The owner of a Blackpool double-glazing firm has appeared in court after one of his employees was seriously injured in a fall from a ladder. The 68-year-old from Bispham fell nearly five metres and landed on a concrete patio after climbing up a ladder to measure a bathroom window on a house in his village.
The employee, who has asked not to be named, suffered a broken knee and ankle, four broken ribs, a punctured lung and a badly damaged right foot. The owner of Direct Window Co, Craig Goss, was prosecuted by the Health and Safety Executive (HSE) after an investigation found the worker had been allowed to work alone without anyone at the foot of the ladder to stop it falling.
Blackpool Magistrates’ Court heard the worker has still been unable to return to work due to the extent of his injuries following the fall at the semi-detached house on Cavendish Road on 5 April 2011. The court was told he had been allowed to work by himself on several occasions, without anyone monitoring what he was doing.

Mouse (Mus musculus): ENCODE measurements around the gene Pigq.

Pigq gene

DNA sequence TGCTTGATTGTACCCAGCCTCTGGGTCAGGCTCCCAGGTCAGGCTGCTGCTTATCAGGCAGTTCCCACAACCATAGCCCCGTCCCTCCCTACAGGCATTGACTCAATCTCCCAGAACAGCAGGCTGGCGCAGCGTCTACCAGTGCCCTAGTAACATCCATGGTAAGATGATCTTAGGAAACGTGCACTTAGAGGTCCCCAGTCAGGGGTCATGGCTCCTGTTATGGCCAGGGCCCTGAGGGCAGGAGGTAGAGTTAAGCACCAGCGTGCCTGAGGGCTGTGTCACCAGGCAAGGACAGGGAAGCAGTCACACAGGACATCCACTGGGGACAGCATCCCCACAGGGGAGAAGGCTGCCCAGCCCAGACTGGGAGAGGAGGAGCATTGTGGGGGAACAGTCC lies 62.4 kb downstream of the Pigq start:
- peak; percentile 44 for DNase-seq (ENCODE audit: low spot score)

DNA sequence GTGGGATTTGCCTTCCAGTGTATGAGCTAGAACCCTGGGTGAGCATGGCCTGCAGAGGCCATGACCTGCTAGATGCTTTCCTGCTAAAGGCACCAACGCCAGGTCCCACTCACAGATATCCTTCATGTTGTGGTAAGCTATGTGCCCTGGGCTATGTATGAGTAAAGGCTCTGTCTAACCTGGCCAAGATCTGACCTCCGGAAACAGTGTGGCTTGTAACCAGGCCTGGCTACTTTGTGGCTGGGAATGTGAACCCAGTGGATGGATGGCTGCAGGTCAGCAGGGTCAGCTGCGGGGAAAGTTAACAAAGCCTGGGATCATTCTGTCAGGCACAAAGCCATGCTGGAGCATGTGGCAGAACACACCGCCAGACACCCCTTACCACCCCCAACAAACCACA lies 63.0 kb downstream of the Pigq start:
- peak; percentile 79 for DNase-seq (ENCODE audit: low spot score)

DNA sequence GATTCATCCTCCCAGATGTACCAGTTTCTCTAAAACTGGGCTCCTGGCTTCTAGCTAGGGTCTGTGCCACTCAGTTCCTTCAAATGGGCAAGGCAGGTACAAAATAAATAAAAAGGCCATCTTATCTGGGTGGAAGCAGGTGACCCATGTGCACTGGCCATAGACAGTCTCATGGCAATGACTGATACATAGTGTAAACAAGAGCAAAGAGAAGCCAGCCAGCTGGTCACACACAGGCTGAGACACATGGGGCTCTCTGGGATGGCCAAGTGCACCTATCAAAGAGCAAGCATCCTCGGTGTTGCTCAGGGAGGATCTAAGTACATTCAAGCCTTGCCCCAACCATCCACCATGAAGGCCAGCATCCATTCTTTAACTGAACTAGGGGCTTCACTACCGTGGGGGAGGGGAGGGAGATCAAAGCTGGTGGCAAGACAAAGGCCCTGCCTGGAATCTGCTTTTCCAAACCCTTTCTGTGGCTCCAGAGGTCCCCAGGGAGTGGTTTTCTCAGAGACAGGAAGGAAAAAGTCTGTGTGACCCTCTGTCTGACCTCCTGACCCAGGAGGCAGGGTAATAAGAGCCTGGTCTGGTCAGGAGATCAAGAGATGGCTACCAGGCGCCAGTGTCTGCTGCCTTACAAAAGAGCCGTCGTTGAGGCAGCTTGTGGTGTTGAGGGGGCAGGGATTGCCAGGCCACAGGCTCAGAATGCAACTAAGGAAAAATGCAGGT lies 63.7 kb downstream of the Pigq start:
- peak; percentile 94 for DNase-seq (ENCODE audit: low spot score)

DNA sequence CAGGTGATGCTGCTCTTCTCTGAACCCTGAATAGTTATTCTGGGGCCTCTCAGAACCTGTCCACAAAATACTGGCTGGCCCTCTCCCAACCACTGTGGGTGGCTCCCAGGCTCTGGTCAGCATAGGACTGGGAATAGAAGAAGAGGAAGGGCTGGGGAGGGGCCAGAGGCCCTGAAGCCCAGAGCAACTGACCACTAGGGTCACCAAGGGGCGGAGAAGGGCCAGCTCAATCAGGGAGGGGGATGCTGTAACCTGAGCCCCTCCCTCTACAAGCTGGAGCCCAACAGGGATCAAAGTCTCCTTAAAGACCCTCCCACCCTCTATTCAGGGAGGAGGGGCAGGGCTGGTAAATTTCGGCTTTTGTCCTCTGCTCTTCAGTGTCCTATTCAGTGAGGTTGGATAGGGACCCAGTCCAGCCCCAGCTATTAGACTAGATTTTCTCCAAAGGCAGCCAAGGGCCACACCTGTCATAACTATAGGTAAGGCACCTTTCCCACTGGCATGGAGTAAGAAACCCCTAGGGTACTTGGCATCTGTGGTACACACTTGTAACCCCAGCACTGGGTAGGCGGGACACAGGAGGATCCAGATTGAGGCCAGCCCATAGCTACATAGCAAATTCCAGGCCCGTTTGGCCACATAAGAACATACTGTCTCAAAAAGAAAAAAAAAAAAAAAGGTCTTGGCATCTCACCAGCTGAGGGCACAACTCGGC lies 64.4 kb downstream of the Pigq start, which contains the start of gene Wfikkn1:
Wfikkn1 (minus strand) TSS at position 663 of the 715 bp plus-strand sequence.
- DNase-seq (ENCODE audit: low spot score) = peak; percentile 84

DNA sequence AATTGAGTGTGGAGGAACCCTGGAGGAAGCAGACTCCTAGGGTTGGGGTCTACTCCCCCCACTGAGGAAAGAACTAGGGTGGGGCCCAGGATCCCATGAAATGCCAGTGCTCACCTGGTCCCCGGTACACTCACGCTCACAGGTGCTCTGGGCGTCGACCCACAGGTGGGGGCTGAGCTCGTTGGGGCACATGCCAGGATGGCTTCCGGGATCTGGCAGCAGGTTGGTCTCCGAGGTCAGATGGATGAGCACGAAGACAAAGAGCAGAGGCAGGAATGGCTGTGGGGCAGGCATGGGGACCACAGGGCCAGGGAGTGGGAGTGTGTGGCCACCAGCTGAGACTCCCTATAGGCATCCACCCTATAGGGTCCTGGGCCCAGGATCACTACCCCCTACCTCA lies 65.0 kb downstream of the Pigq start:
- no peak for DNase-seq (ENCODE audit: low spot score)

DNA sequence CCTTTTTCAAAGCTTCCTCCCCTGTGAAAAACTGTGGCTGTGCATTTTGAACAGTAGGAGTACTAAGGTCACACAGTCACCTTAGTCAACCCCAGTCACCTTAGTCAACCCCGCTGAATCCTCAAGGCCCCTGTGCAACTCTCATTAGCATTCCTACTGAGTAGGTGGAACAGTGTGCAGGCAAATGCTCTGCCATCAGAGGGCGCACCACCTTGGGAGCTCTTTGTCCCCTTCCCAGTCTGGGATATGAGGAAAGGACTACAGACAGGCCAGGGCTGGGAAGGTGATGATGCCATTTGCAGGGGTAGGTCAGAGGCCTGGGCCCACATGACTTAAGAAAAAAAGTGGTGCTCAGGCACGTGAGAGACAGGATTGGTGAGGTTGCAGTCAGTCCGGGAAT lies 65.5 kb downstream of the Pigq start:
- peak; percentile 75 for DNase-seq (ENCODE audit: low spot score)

Craig Goss pleaded guilty to a breach of the Work at Height Regulations 2005 by failing to ensure the work was properly planned, adequately supervised and carried out in a safe manner.
Mr Goss, of Blackpool and Fylde Industrial Estate, Arkwright Court, Blackpool, was fined £8,000 and ordered to pay £2,000 in prosecution costs on 23 November 2011. Speaking after the hearing, the investigating inspector at HSE, Allen Shute, said:
“The employee at Direct Window Co was allowed to work on his own without anyone checking what he was doing, contrary to established company policies.Craig Goss should simply never have allowed this to happen and, as a result, the worker has suffered several major injuries which have kept him off work for months. Workers can easily be killed or seriously injured in a fall of just a few metres. It’s therefore vital employers properly manage work at height.”
Last year, 38 workers were killed in Great Britain as a result of a fall and more than 4,000 suffered major injuries. Information on working safely at height is available on the HSE website.
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